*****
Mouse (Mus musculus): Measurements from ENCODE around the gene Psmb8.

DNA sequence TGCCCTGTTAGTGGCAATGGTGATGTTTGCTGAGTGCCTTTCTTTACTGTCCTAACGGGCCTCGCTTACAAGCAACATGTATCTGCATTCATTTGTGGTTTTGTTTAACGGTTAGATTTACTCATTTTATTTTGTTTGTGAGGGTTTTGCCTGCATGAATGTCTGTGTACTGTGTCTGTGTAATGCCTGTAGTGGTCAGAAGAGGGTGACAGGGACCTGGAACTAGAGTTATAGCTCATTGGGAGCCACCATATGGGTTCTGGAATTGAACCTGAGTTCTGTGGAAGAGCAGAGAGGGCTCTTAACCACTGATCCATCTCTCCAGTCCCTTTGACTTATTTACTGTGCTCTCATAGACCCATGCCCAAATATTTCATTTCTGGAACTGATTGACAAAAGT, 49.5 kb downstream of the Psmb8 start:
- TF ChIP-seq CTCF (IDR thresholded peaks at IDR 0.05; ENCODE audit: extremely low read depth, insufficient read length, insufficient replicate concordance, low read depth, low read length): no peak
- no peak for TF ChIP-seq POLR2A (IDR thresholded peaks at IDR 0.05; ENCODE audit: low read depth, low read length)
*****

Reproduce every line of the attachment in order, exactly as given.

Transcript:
Mouse (Mus musculus): Measurements from ENCODE around the gene Psmb8.

DNA sequence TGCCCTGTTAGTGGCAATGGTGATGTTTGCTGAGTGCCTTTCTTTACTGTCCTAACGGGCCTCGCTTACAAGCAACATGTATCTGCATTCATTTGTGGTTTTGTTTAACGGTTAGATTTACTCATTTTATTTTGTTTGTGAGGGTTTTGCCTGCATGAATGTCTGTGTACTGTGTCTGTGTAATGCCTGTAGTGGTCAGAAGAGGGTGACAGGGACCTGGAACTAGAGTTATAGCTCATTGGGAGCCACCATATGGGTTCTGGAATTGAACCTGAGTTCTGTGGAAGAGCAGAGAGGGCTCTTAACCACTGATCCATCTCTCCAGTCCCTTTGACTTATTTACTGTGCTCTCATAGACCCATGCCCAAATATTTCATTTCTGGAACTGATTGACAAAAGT, 49.5 kb downstream of the Psmb8 start:
- TF ChIP-seq CTCF (IDR thresholded peaks at IDR 0.05; ENCODE audit: extremely low read depth, insufficient read length, insufficient replicate concordance, low read depth, low read length): no peak
- no peak for TF ChIP-seq POLR2A (IDR thresholded peaks at IDR 0.05; ENCODE audit: low read depth, low read length)